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This trip into Wabakimi, in north west Ontario, put us into the spruce bog / Hudson Bay Lowland type of landscape that we experienced on the lower Missinaibi River a couple of years ago.
Added to this were the effects of a bad storm in October 2001 which resulted in large areas of 'blowdowns' along most of the route.

On our way to Armstrong, we drove through huge areas of clear cut. The soil base is sandy, therefore easily eroded.     It was a wasteland!!
The controls over this kind of activity need to be tightened up substantially in order to allow the forest to regrow naturally.

The VIA Transcontinental pulled into Armstrong at 7:00 am. There were about 20 canoes that had to be loaded into the baggage car.
A tight fit!

Due to lack of space in the regular car, we were put into the 'dome' for the hour ride to Allanwater Bridge, where we put in. We expected with the number of people putting in at the bridge, that we would see them over the next few days, but after about an hour on the river, there was no one to be seen.

We ran ten sets of rapids varying from class I to class II technical and portaged twice on the first day. One of the portages was nearly impassable with blowdowns. The information we got from Wildwaters was inaccurate! Many of the campsites on their maps did not exist or were less than useless.

Termite Lake Falls.     This one was not runnable.

We rigged the sail at the south end of Termite Lake with the hope that the wind would cooperate.
Very little cooperation = very little sailing.

The water in this area is supposed to be quite good. This was about 1.5 m deep and very clear.

But we filter any that we drink.

After finding a good campsite and dining on Almond Chicken, we experienced a severe storm which lasted about two hours. High winds, lots of rain and an excellent lightning show. The rocky surface of the site made trenching around the tent difficult. Several storm cells went through that night. Thank goodness for the tarp!

Dave tried to catch supper. We ate something else that night!

Upper Brennan Falls -
No matter how you look at it, it is not runnable!

We must be bear magnets!
About 11:00pm, we awoke to a bear shoving on the tree to which we had tied our food. It may have been lured in by the smell of fish on the cooler. We had some for supper and had cleaned (we thought) the cooler sufficiently. The bear left after a while, but it was a bit difficult to get to sleep.

This site and others had a thick carpet of moss.

Quite soft to lie on!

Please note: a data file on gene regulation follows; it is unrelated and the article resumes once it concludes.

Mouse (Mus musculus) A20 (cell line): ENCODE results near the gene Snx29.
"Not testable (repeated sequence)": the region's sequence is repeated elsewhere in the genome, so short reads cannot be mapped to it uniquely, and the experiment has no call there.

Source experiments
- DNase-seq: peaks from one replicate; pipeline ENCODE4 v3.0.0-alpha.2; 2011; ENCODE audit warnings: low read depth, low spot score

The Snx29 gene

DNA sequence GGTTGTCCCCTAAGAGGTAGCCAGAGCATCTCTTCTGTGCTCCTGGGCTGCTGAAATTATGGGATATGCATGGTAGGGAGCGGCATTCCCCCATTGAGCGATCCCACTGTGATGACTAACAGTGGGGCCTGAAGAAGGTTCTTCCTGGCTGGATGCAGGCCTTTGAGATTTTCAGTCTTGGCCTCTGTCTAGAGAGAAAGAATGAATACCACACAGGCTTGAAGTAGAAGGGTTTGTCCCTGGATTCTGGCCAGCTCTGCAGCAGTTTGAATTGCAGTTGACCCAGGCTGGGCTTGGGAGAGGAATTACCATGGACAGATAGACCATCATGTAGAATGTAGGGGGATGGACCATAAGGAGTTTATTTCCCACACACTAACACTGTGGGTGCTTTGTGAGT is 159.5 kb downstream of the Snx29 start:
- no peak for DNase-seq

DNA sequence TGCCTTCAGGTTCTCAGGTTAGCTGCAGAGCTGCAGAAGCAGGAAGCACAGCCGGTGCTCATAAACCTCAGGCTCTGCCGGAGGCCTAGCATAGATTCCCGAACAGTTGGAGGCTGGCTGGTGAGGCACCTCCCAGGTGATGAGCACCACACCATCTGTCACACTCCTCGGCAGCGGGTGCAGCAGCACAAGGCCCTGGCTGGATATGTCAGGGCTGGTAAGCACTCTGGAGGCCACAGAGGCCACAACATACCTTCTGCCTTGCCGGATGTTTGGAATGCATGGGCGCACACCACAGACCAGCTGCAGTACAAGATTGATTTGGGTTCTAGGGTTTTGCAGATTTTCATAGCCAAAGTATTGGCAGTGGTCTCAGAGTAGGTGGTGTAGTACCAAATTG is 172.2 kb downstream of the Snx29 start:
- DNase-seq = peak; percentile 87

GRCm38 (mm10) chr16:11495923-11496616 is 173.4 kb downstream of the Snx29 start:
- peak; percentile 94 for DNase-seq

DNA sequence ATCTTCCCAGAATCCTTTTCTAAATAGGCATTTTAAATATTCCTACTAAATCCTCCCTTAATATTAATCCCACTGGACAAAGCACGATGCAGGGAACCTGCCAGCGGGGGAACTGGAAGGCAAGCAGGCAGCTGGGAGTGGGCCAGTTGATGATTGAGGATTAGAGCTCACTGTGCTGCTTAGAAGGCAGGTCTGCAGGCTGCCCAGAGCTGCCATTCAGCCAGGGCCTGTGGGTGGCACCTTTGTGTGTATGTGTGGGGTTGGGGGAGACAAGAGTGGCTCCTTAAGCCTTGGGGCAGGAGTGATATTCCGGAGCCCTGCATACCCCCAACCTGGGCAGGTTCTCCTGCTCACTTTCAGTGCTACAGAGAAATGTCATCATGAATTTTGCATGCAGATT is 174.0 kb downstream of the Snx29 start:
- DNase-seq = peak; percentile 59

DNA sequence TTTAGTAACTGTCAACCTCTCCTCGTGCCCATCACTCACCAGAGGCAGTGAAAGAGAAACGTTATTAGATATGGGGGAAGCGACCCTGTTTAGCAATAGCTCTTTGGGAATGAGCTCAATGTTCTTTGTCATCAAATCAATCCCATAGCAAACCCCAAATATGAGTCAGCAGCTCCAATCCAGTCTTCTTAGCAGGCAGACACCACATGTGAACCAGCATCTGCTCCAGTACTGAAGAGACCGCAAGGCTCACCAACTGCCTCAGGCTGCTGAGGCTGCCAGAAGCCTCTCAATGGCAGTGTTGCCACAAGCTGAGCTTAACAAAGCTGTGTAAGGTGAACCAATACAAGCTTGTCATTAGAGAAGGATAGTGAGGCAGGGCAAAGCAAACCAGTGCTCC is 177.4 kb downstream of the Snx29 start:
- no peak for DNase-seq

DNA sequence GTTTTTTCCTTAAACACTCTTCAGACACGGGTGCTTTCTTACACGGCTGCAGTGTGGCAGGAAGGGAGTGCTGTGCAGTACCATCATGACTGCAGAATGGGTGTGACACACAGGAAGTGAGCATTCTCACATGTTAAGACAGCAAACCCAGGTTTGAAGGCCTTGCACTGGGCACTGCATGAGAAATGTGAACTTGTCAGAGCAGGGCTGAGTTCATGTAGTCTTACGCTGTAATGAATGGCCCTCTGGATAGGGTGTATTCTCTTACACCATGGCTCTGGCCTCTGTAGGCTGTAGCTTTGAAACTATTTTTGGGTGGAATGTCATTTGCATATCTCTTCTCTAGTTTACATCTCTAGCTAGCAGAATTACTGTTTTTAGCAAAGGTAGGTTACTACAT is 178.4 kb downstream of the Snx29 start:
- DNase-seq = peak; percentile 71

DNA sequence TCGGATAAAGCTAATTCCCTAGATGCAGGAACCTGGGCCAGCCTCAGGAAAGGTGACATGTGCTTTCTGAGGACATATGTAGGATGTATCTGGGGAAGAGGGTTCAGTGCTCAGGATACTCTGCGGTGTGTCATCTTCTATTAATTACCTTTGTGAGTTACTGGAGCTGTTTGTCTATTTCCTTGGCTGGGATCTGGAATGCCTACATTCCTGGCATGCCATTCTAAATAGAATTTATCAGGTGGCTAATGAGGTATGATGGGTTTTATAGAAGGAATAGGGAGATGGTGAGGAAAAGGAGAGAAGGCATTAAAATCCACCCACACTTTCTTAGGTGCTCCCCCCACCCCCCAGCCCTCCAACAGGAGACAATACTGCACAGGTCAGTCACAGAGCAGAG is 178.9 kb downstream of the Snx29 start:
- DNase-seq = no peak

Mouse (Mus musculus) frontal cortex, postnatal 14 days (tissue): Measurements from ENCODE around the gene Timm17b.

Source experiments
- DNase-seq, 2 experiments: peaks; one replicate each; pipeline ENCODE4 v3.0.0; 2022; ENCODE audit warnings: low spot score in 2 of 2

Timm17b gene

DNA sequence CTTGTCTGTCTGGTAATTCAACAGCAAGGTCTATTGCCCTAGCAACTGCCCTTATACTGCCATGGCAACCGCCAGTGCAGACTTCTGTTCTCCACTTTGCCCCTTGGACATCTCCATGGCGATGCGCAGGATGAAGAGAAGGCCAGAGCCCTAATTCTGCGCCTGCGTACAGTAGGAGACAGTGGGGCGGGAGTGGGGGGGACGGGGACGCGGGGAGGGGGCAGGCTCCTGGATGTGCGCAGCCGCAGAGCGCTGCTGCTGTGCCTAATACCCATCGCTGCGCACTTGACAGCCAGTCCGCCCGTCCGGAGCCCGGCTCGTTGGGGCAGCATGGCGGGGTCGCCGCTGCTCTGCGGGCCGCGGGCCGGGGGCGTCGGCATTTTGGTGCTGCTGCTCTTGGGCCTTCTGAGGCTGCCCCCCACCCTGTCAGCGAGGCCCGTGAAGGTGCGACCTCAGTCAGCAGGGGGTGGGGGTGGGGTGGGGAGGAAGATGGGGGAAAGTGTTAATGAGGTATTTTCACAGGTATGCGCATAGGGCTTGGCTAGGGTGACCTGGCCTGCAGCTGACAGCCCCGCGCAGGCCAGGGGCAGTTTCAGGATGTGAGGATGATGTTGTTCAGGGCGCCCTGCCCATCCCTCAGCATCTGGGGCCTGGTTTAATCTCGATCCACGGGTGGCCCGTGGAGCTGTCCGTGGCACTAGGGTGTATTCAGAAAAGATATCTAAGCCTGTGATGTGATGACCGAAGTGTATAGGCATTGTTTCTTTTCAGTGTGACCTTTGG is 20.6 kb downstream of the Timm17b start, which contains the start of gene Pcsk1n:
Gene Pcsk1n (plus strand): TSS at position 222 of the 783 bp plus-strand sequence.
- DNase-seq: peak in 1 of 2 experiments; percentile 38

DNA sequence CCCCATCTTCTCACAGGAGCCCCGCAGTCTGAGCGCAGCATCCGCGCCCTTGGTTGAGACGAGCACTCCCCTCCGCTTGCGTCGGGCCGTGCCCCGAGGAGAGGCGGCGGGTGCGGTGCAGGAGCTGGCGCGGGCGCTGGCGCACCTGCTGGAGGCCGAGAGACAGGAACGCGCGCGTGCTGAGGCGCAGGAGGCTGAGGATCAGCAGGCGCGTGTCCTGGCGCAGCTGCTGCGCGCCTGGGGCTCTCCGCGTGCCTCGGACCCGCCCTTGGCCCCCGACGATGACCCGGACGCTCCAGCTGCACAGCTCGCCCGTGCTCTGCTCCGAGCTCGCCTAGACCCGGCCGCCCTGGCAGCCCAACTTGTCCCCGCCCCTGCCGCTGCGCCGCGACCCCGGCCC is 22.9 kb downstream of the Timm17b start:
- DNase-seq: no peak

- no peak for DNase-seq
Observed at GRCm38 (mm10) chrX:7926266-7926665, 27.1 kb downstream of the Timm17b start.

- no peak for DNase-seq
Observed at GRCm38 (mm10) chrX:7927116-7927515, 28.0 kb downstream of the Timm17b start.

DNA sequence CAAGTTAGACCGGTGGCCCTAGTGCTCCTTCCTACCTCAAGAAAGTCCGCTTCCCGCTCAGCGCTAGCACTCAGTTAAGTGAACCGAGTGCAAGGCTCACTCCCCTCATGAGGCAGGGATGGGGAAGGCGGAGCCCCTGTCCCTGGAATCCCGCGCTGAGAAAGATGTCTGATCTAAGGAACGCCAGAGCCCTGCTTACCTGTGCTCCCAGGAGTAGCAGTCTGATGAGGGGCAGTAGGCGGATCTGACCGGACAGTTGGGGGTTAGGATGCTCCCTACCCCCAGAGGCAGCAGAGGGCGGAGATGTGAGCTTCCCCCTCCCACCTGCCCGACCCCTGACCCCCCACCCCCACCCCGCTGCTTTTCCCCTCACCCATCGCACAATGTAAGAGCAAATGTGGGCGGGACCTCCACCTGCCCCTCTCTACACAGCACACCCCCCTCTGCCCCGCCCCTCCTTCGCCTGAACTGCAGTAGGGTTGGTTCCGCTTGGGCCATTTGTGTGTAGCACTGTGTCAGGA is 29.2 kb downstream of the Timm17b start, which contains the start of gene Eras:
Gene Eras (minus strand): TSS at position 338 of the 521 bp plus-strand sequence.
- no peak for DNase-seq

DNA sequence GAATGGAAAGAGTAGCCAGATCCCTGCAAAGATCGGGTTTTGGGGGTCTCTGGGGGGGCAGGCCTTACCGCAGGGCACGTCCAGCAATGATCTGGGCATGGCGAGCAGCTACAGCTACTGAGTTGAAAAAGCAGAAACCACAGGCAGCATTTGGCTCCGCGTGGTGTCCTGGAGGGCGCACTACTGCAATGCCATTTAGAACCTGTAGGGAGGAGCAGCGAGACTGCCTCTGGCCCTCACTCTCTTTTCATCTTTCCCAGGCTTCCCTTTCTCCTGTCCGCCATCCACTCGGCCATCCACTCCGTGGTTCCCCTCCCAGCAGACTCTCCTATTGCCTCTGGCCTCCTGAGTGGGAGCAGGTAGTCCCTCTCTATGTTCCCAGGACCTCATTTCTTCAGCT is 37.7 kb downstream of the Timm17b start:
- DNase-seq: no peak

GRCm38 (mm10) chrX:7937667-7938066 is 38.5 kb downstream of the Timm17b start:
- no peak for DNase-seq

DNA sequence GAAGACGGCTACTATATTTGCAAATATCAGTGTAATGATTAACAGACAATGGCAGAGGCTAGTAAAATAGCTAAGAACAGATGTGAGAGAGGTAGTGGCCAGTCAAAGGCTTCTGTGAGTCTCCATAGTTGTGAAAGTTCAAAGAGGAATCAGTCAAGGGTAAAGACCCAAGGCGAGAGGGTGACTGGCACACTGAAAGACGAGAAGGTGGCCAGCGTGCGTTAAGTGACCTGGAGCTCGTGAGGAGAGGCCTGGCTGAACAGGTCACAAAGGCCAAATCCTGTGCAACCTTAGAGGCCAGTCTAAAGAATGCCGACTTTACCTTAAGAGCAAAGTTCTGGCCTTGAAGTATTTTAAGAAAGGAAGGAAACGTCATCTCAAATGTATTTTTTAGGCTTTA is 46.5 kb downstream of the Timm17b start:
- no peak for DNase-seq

Lower Brennan Falls - a drop of several metres.
Another mandatory portage.

After being caught on the portage in a deluge which soaked us to the skin, we set up camp on an island below Lower Brennan Falls and dried out.

The rain tapered off a bit and the sun came out for a while.
We were even blessed with a rainbow!

A turkey dinner was in order to celebrate the sky clearing.

The spruce trees were draped in moss.

We carried over two portages into McWade Lake and paddled its length (10 km) only to find that there was no way to get through the north end into Lower Wabakimi Lake. The outfitter's maps showed 2 portages. After checking 1 km on either side of the location, we gave up and paddled back down the lake putting us behind by a day. Half way along the lake, we stopped for lunch and saw a bear at the water's edge. It scampered into the bush when it saw us.

We joined up with another tripper and his collie just before running the Sturgeon Rapids. The portage around was impossible even though our outfitter information said otherwise. Class 2+ with big waves covered me in the bow of the canoe. We shipped quite a bit of water, which made manuevering a bit tricky.

Laurence and his dog stayed with us the rest of the trip
- a great addition to the 'crew'.

After a squall went through, we had a great sunset.

That night, the outback oven proved its worth in producing a Foccaccia Bread which, according to our poll, was excellent.

We set up camp at the west end of Smoothrock Lake and dried out some gear that had suffered the consequences of the previous day's deluge.

The weather was great today!

The blueberry crop this year was outstanding. Every campsite and portage was thick with them.

The pull across Smoothrock Lake wasn't easy - wind and wave gave us a challenge. The rocks may be smooth, but the lake sure wasn't!

It stayed wet for a couple of days.

After a long, wet day of paddling it was nice to find a fairly good campsite and get some hot food into us.

Our last day on the water was quite good - winds light, no rain and calm water. We set out early in order to get across Caribou Lake before wind became a problem. We sailed 18 km, averaging between 6 and 10 km/h.

Along Little Caribou Lake, this island shows well the tenacity of vegetation. There was virtually no soil on it, yet several trees had survived over many years.

In summation, this trip does not rank up there with others that we have done. Although we did have some good days, where most things went well, there were a number of negatives that more than balanced those! The weather was routinely dismal with few breaks. My expectations of the area were higher than realized in terms of the landscape (burned-over areas and blowdowns).

Information that we had received from Wildwaters Wabakimi Outfitters was largely inaccurate, which made campsite and portage location quite difficult, or impossible, at times.

Hopefully next year's trip will make up for this one!